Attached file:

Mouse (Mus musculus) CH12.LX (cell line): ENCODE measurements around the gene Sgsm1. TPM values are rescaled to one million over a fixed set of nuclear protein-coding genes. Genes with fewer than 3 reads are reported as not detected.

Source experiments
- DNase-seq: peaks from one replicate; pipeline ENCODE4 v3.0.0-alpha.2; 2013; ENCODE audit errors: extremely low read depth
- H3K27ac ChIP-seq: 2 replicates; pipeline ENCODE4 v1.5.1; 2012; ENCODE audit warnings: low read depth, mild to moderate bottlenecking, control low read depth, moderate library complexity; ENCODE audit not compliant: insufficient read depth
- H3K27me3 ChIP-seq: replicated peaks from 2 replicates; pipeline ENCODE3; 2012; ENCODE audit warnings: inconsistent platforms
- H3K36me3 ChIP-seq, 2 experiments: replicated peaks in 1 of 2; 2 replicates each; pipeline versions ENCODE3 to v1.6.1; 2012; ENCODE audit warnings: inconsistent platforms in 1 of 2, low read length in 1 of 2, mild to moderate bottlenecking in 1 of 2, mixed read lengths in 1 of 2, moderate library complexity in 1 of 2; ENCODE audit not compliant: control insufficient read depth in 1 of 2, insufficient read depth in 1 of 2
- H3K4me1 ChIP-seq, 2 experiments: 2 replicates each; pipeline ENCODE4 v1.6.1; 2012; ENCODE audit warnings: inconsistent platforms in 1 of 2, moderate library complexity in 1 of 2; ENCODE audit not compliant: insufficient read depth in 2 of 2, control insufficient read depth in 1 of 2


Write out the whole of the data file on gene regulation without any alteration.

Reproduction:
Mouse (Mus musculus) CH12.LX (cell line): ENCODE measurements around the gene Sgsm1. TPM values are rescaled to one million over a fixed set of nuclear protein-coding genes. Genes with fewer than 3 reads are reported as not detected.

Source experiments
- DNase-seq: peaks from one replicate; pipeline ENCODE4 v3.0.0-alpha.2; 2013; ENCODE audit errors: extremely low read depth
- H3K27ac ChIP-seq: 2 replicates; pipeline ENCODE4 v1.5.1; 2012; ENCODE audit warnings: low read depth, mild to moderate bottlenecking, control low read depth, moderate library complexity; ENCODE audit not compliant: insufficient read depth
- H3K27me3 ChIP-seq: replicated peaks from 2 replicates; pipeline ENCODE3; 2012; ENCODE audit warnings: inconsistent platforms
- H3K36me3 ChIP-seq, 2 experiments: replicated peaks in 1 of 2; 2 replicates each; pipeline versions ENCODE3 to v1.6.1; 2012; ENCODE audit warnings: inconsistent platforms in 1 of 2, low read length in 1 of 2, mild to moderate bottlenecking in 1 of 2, mixed read lengths in 1 of 2, moderate library complexity in 1 of 2; ENCODE audit not compliant: control insufficient read depth in 1 of 2, insufficient read depth in 1 of 2
- H3K4me1 ChIP-seq, 2 experiments: 2 replicates each; pipeline ENCODE4 v1.6.1; 2012; ENCODE audit warnings: inconsistent platforms in 1 of 2, moderate library complexity in 1 of 2; ENCODE audit not compliant: insufficient read depth in 2 of 2, control insufficient read depth in 1 of 2